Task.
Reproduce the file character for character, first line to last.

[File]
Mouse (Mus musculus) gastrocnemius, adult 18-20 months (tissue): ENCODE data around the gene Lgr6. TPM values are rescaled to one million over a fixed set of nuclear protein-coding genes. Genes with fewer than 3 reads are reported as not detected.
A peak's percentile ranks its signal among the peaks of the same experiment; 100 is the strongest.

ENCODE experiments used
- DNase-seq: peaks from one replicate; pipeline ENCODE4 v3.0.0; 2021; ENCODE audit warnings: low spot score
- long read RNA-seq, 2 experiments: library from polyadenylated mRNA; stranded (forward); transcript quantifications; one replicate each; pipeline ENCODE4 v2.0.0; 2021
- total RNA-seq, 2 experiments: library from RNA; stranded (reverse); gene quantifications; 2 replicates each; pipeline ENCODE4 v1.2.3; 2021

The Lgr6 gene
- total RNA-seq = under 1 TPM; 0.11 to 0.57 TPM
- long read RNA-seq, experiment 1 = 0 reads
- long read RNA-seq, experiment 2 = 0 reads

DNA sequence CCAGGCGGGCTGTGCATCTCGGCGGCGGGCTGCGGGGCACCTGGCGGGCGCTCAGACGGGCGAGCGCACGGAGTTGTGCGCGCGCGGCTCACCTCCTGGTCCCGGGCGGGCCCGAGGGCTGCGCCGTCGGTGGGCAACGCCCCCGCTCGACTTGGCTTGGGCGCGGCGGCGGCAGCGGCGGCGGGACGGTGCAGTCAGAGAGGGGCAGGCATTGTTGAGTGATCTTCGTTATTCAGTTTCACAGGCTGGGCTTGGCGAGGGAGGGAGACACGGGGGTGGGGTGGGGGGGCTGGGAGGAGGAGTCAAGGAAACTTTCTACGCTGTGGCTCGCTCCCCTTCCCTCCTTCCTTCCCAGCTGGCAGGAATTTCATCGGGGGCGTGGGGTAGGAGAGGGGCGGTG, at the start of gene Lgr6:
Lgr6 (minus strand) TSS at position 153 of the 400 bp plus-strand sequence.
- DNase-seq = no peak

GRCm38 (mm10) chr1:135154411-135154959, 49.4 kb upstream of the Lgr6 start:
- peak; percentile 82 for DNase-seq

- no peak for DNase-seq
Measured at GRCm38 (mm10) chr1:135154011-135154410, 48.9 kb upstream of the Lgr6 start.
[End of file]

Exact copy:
Mouse (Mus musculus) gastrocnemius, adult 18-20 months (tissue): ENCODE data around the gene Lgr6. TPM values are rescaled to one million over a fixed set of nuclear protein-coding genes. Genes with fewer than 3 reads are reported as not detected.
A peak's percentile ranks its signal among the peaks of the same experiment; 100 is the strongest.

ENCODE experiments used
- DNase-seq: peaks from one replicate; pipeline ENCODE4 v3.0.0; 2021; ENCODE audit warnings: low spot score
- long read RNA-seq, 2 experiments: library from polyadenylated mRNA; stranded (forward); transcript quantifications; one replicate each; pipeline ENCODE4 v2.0.0; 2021
- total RNA-seq, 2 experiments: library from RNA; stranded (reverse); gene quantifications; 2 replicates each; pipeline ENCODE4 v1.2.3; 2021

The Lgr6 gene
- total RNA-seq = under 1 TPM; 0.11 to 0.57 TPM
- long read RNA-seq, experiment 1 = 0 reads
- long read RNA-seq, experiment 2 = 0 reads

DNA sequence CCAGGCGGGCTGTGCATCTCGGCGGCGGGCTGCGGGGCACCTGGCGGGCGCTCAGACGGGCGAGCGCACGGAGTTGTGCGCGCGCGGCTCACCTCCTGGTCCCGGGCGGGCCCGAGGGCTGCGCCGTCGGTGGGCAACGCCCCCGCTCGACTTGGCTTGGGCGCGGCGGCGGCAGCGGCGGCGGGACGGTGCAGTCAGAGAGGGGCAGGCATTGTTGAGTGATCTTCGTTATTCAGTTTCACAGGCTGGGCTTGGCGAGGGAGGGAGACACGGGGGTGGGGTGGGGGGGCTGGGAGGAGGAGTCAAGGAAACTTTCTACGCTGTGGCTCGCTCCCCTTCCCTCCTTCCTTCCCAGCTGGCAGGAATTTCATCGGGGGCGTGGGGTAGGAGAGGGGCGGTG, at the start of gene Lgr6:
Lgr6 (minus strand) TSS at position 153 of the 400 bp plus-strand sequence.
- DNase-seq = no peak

GRCm38 (mm10) chr1:135154411-135154959, 49.4 kb upstream of the Lgr6 start:
- peak; percentile 82 for DNase-seq

- no peak for DNase-seq
Measured at GRCm38 (mm10) chr1:135154011-135154410, 48.9 kb upstream of the Lgr6 start.